This 80% polish junmai is sooo luscious and smooth for its low polishing rate! This might be the mastery of Tsukinokatsura & Fushimi water in action.
Notes of vanilla pastry cream, banana custard, nilla wafers, whipped cream cheese, tangerine creamy soda, ripe mango and fuzzy ripe peaches with the skin. Textural, velvelty, a tiny tiny bit of shibumi (astringency) on the finish to make it intriguing. This is an incredibly well-rounded and expressive representation of Kyoto's own heirloom rice, Iwai: cultivated organically by local contract farmers, and one of the most expensive rice varieties money can buy!
- Brewery: Masuda Tokubee Shoten
- Prefecture: Kyoto (Fushimi)
- Rice: Iwai (Kyoto, organically farmed)
- Polishing: 80%
- ABV: 16%
- SMV: +5
- Acidity: 1.7
Tsuki no Katsura is a famous, historic brewery with relatively small, local production, utilizing old methods. There are many releases that can only be purchased from the brewery or local restaurants they’ve maintained century-long relationships with. This Kyoto longevity is evident in their brand and style.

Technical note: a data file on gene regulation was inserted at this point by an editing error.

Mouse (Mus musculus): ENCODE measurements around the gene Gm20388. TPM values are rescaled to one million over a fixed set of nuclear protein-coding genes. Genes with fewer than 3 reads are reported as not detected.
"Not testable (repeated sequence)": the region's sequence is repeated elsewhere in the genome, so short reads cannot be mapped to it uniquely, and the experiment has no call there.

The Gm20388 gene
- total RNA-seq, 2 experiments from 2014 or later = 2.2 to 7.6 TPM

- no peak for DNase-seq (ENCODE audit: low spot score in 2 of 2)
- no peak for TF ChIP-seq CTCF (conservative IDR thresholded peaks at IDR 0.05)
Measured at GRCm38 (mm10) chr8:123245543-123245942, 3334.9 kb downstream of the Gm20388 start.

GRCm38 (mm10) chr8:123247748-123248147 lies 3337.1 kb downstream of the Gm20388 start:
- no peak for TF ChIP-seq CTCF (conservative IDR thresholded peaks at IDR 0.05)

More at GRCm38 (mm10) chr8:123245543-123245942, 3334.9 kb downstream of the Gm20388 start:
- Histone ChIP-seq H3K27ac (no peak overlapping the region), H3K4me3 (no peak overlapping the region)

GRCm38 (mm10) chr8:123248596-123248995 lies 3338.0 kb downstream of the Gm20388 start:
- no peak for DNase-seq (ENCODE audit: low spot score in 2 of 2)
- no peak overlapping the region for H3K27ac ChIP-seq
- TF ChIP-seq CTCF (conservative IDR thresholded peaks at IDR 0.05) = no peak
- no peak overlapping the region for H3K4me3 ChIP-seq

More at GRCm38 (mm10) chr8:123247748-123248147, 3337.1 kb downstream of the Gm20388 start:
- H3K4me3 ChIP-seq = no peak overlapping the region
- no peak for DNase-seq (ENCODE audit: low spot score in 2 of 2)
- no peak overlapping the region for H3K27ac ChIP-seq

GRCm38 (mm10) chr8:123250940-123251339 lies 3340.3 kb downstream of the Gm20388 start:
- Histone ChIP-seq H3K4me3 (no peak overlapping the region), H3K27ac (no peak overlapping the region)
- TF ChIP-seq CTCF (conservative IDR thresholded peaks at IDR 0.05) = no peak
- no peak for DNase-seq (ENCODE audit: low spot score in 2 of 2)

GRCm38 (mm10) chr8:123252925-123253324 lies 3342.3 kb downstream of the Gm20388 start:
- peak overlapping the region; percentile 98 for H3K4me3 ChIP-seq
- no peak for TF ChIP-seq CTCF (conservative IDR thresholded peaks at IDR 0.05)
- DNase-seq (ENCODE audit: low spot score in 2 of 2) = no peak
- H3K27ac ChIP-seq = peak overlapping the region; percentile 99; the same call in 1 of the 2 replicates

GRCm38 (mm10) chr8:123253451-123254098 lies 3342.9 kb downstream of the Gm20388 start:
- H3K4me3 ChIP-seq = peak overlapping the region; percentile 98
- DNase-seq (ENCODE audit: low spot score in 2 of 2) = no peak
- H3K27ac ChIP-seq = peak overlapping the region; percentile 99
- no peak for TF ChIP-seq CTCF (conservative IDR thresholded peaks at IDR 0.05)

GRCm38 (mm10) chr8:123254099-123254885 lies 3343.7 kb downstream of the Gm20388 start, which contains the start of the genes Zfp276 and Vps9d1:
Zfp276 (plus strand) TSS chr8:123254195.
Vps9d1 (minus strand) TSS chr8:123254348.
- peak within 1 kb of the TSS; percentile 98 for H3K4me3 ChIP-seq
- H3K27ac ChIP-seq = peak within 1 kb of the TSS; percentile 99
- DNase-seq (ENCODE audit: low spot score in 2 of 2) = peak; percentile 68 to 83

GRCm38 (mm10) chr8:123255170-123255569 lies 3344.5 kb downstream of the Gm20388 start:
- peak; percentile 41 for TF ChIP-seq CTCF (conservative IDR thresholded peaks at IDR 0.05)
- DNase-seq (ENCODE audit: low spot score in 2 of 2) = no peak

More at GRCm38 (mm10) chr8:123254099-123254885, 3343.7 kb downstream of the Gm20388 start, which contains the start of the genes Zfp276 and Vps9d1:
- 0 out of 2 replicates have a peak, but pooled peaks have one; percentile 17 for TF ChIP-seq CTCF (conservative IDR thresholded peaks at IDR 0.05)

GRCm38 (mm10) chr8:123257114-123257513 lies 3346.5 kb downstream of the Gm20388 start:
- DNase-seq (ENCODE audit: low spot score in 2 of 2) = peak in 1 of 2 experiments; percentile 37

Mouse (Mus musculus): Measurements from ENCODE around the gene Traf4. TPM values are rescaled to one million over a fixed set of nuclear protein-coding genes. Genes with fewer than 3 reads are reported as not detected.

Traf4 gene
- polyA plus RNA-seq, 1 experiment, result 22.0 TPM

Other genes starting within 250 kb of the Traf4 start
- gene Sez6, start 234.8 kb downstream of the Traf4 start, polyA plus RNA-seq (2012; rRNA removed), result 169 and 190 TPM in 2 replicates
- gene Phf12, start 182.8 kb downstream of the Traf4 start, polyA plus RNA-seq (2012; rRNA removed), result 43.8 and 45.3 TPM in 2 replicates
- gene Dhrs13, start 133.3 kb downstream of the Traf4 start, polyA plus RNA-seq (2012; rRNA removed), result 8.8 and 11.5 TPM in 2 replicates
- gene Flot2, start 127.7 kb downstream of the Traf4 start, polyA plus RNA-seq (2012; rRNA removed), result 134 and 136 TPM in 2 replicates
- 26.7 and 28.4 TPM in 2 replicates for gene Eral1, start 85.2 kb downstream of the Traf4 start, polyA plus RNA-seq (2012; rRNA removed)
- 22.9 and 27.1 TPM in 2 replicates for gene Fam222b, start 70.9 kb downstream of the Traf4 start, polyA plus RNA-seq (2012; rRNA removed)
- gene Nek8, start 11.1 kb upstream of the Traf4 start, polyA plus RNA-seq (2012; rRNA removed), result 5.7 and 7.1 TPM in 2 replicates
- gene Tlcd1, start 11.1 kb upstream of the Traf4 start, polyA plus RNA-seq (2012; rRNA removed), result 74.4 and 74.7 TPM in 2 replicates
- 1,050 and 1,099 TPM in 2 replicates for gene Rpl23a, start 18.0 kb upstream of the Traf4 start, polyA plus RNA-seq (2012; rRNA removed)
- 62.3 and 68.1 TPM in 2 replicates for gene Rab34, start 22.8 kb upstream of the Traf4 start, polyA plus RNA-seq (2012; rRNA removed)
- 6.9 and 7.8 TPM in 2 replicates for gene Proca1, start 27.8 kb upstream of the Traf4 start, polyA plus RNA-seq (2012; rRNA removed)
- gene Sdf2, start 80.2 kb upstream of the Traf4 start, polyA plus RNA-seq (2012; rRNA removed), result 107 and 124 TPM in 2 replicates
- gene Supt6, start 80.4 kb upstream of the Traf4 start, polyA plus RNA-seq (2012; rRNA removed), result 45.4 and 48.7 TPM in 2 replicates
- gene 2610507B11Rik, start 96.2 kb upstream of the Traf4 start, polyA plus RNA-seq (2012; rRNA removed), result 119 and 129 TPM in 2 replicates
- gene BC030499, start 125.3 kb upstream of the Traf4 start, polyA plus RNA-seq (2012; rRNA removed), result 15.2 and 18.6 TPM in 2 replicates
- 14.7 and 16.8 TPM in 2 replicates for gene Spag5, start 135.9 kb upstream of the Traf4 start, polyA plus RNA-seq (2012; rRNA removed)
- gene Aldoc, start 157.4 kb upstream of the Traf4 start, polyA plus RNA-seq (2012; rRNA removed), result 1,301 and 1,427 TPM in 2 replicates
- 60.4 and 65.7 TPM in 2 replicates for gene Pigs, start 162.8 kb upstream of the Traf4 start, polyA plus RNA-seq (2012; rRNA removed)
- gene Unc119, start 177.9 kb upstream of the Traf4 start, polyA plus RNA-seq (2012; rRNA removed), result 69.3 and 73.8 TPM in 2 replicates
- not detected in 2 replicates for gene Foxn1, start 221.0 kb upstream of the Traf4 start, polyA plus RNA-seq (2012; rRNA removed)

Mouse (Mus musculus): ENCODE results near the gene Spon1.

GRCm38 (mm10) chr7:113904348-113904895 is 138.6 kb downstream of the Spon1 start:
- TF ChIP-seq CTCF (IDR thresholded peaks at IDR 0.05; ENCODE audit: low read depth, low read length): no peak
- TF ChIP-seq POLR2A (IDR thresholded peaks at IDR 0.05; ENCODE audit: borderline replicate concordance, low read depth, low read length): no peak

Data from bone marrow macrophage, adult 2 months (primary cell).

Kyoto has a reputation for being exclusive: for instance, after the brewery Tamano Hikari moved from Nara to Kyoto, they weren’t able to sell their sake locally for over 50 years– it all had to be sold outside of Kyoto, because locals wouldn't accept it as their own. In contrast, Masuda Tokubee Shoten, the brewery that sells the Tsuki no Katsura brand, has been domiciled in Kyoto since 1675 and is deeply, thoroughly entrenched in Kyoto culture.
For almost 200 years of the brewery’s life, the Japanese imperial palace was located in Kyoto city. This imperial presence influenced the regional culture, standard of craftsmanship, types of entertainment and industry, quality of cuisine, and so on. The need to serve a royal and noble standard has long been a part of Kyoto’s heritage. To me, Tsuki no Katsura carries a signature of ageless elegance: hidden complexity, seasonal character, commitment to tradition, and subtlety-- much like the city itself.